<< <i>

    << <i>

    << <i>If you don't want to buy and sell without taking a loss, your best bet is not to buy anything in the first place.

    Ain't that the truth. My biggest losses were buying mistakes that were, in almost every case, quite predictable at the time of purchase. If you do not want to lose money, don't fall in love with the coin. If you are a true collector at heart, and do not mind taking it on the chin now and again (I fit this description), it's okay to fall for a coin. >>



    If you want a good return, it's okay to fall in love with the coin if it has good prospects and / or the downside is limited. Just be careful falling for an expensive coin whose future is cloudy or stormy. >>

    Which coins have good prospects and littl downside risk? >>




    Generally, the ones I'm focused on are coins with non-linear returns. It's not really like an option, but you can visualize the payout like a long call option.

    As for specific coins, I'm not prepared to offer coin investing advice just yet image
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    ZoinsZoins Posts: 33,889 ✭✭✭✭✭


    << <i>Good advice, Zoins. It also works for prospective spouses. >>



    So true Sonorandesertrat imageimageimage
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    bidaskbidask Posts: 13,861 ✭✭✭✭✭


    << <i>You will make gains and losses on coins. Just make it all about collecting vs investing >>

    I like this statement....image
    I manage money. I earn money. I save money .
    I give away money. I collect money.
    I don’t love money . I do love the Lord God.




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    ZoinsZoins Posts: 33,889 ✭✭✭✭✭


    << <i>Just make it all about collecting vs investing >>



    I have a few collections. In some, the fun is in the collecting, while in others the fun is in both the collecting and the investing.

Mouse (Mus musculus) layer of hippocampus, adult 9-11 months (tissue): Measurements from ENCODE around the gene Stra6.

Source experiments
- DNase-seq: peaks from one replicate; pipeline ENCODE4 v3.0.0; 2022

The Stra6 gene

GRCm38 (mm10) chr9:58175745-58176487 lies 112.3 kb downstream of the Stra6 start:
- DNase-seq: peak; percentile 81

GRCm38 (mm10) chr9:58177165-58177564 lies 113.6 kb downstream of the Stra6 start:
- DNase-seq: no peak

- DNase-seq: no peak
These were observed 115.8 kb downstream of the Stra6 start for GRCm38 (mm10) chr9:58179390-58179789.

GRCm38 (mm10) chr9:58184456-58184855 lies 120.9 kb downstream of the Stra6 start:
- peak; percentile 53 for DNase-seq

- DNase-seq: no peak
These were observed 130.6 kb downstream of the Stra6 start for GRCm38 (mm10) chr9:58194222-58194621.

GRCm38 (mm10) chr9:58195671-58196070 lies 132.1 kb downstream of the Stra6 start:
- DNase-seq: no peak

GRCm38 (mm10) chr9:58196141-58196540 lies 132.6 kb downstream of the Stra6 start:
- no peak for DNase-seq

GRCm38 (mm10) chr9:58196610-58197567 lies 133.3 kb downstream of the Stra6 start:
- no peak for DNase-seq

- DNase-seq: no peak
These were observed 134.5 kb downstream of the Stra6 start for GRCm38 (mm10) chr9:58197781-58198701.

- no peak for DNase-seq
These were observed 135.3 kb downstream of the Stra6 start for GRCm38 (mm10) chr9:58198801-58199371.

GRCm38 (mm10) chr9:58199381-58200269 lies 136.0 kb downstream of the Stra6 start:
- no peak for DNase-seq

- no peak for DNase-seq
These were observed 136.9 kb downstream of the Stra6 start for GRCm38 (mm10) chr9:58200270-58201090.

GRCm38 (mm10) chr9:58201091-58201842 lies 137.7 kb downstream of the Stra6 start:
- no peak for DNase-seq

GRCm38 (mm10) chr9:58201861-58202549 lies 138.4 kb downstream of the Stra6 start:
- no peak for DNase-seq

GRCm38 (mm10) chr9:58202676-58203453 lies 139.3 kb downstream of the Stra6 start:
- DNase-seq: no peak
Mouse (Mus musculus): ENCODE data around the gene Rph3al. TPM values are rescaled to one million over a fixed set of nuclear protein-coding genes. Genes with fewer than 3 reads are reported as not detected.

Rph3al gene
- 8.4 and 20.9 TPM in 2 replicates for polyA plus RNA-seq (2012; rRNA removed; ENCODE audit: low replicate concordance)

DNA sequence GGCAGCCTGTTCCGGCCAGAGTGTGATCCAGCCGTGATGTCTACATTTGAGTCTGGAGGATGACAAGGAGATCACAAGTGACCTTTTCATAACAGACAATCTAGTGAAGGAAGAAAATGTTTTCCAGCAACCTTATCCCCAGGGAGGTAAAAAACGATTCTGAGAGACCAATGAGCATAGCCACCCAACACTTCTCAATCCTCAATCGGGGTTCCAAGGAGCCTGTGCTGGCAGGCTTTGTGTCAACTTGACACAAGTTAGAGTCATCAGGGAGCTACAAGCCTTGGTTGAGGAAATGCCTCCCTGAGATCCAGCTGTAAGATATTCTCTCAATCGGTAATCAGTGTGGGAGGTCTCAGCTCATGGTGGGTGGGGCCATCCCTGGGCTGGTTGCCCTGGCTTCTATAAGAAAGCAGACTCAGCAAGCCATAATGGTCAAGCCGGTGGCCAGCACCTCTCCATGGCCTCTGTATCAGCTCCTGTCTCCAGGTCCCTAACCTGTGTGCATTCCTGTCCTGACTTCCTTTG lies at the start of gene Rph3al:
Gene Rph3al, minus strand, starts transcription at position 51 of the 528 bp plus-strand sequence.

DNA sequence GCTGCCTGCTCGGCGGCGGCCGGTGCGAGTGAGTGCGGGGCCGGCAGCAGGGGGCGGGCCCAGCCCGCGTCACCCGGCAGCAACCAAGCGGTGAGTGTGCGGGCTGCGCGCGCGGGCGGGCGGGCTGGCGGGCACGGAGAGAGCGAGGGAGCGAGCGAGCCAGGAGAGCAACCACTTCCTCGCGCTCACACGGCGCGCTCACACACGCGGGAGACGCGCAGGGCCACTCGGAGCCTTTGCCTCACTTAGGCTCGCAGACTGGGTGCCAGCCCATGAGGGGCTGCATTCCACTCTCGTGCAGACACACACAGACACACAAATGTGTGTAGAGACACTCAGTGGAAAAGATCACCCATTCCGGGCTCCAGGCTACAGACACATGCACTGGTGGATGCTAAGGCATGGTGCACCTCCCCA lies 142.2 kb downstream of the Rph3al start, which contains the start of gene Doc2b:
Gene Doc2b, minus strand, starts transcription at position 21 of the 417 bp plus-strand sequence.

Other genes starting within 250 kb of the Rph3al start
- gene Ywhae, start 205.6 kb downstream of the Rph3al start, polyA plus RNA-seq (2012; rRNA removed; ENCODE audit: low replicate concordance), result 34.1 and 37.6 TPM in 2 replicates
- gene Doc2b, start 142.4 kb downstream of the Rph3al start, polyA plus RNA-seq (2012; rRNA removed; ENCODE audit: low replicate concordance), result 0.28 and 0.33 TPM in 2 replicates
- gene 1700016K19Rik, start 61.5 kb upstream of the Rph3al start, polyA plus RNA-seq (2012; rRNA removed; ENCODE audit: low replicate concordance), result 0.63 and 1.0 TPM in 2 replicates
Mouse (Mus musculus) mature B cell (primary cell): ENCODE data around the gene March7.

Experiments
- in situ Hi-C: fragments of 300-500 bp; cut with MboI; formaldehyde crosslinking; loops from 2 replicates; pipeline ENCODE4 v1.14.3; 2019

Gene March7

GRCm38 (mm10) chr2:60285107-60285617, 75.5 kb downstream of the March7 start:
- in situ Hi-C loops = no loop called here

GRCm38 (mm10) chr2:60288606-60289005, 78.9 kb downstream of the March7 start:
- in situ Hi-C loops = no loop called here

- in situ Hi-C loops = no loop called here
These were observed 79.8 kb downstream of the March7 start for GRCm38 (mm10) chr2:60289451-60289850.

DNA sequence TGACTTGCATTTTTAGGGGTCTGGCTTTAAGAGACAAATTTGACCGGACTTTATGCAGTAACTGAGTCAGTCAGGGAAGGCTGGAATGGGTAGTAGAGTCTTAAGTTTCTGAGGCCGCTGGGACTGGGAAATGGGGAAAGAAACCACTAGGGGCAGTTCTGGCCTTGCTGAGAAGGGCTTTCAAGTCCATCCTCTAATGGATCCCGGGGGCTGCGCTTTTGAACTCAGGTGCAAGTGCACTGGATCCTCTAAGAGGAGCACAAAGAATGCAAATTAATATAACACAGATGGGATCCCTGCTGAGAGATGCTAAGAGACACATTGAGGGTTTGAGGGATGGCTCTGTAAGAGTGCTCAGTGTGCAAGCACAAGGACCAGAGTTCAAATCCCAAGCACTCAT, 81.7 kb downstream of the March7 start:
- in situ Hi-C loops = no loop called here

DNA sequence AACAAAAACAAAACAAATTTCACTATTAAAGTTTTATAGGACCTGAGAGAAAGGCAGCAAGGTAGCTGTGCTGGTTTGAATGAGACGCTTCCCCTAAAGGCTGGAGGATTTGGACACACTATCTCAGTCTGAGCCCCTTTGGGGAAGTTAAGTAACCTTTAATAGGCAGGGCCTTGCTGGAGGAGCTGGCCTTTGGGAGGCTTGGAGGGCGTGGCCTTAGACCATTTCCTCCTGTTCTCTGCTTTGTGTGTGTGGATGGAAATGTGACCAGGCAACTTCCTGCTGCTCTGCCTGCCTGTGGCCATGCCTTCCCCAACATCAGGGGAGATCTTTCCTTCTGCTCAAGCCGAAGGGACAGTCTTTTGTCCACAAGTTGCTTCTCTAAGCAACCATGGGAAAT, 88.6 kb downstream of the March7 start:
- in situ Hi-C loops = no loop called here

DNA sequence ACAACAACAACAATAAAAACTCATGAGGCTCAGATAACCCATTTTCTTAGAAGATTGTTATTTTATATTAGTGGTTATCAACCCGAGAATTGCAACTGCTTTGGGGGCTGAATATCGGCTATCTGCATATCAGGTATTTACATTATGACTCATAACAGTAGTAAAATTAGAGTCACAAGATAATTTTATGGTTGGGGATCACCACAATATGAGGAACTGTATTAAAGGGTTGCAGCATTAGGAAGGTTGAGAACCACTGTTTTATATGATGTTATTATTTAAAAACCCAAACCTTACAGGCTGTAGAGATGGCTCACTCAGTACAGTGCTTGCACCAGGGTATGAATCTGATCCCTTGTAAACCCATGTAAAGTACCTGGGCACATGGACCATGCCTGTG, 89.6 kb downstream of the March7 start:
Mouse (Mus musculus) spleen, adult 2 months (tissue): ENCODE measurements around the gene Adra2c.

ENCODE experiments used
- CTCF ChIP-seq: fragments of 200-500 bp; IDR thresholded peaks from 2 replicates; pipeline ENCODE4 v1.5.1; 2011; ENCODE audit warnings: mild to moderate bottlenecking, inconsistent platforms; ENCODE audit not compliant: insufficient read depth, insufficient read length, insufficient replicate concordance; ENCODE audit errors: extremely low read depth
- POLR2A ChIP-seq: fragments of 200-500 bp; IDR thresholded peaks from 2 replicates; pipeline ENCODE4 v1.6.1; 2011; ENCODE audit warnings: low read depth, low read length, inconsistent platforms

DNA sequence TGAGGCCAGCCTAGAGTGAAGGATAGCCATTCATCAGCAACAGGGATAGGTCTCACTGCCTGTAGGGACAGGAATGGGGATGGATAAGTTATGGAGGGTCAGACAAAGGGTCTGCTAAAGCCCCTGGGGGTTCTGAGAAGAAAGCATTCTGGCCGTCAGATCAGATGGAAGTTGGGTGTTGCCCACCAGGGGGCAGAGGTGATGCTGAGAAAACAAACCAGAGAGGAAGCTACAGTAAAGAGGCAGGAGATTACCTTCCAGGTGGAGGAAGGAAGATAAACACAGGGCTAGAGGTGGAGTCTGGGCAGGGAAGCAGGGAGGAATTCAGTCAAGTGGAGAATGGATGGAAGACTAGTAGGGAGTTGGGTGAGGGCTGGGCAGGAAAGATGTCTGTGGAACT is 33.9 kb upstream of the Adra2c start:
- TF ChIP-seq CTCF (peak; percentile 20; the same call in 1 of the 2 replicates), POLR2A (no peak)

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    davewesendavewesen Posts: 5,853 ✭✭✭✭✭
    I have found the best way to never lose on my coin collection is to never pay more than face for any item.


    Nothing gives me greater pleasure than looking through some cents and finding a wheat or copper worth 2-4 times purchase price.
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    MidLifeCrisisMidLifeCrisis Posts: 10,519 ✭✭✭✭✭
    Bottom line...there is no way to guarantee you'll make a profit when it comes time to sell.

    Your question should be: Have my gains been more than my losses?

    ...and gains can come in many forms.
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    AUandAGAUandAG Posts: 24,538 ✭✭✭✭✭
    "As a collector, how do I avoid taking a loss other than keeping my collection forever?"

    You can't.


    bobimage
    Registry: CC lowballs (boblindstrom), bobinvegas1989@yahoo.com
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    Based on the example coin given (a $1300-ish bust dollar) it sounds like you bought coins that are fairly common. Nothing wrong with that, 90% of my collection is that way.

    For common coins you need 1 key element to get a profit or close:

    -- Patience when selling

    Patience almost always means do NOT sell to a dealer that you don't have a REALLY good relationship with.
    Patience almost always means putting the coin on eBay as a BIN with "make an offer"
    Patience almost always means putting the coin in the BST here.

    Do all 3 of those and you will get a VERY fair value for your coins.

    Heck, I bought a common bust dollar a year or so ago right here for roughly that amount FROM A COLLECTOR. There are always other collectors that need nice coins, common ones too image
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    HalfStrikeHalfStrike Posts: 2,202 ✭✭✭
    You have to become a shark.image
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    BAJJERFANBAJJERFAN Posts: 30,988 ✭✭✭✭✭
    If one buys quality collector coins, the problem with selling them is the lack of adequate venues that will help one connect with like minded collector/buyers. Instead of selling them to a dealer at a loss it would be nicer to try to sell to the same person he is selling to. Maybe we need a craigslist just for coins. I'd be willing to pay a small membership fee and a small fixed listing fee.
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    Bayard1908Bayard1908 Posts: 3,984 ✭✭✭✭
    Roadrunner and RedTiger are my favorite posters on topics such as this. The advice from other posters to sell on eBay, instead of to dealers, was also excellent.